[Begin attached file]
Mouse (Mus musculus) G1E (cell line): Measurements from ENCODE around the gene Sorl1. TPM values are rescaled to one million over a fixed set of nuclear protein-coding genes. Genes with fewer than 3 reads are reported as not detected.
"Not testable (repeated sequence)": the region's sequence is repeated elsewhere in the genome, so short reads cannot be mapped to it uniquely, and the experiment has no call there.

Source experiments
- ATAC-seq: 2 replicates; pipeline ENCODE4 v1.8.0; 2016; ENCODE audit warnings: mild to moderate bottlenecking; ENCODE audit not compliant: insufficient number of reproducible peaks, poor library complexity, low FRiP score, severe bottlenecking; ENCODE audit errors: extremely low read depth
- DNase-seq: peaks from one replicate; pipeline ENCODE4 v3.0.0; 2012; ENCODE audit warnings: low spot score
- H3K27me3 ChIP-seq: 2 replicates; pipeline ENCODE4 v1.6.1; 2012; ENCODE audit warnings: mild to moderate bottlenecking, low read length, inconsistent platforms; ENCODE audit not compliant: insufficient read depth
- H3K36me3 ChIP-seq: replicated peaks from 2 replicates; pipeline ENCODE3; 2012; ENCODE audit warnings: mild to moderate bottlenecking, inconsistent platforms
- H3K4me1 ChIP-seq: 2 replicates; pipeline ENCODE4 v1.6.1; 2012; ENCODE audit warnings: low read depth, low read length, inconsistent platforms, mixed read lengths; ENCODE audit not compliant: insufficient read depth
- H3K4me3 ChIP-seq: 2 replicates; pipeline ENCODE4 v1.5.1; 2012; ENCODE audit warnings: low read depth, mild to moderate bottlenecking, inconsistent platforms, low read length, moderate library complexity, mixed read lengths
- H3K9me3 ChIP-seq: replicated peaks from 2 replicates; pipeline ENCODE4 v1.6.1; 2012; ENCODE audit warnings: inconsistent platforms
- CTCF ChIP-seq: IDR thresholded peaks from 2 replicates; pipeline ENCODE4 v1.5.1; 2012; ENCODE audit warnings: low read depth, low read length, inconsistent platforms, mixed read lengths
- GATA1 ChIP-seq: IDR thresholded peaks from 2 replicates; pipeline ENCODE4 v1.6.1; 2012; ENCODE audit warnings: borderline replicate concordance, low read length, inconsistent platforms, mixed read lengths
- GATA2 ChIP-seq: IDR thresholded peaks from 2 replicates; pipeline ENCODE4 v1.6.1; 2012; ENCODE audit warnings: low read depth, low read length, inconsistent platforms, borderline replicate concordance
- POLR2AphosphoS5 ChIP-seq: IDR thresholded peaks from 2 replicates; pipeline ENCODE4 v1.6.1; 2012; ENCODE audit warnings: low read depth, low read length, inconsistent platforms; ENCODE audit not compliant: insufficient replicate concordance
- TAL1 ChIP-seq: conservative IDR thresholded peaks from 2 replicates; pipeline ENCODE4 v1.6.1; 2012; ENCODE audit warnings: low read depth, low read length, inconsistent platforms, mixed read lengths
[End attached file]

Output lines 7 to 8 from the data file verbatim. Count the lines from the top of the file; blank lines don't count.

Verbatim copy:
- H3K36me3 ChIP-seq: replicated peaks from 2 replicates; pipeline ENCODE3; 2012; ENCODE audit warnings: mild to moderate bottlenecking, inconsistent platforms
- H3K4me1 ChIP-seq: 2 replicates; pipeline ENCODE4 v1.6.1; 2012; ENCODE audit warnings: low read depth, low read length, inconsistent platforms, mixed read lengths; ENCODE audit not compliant: insufficient read depth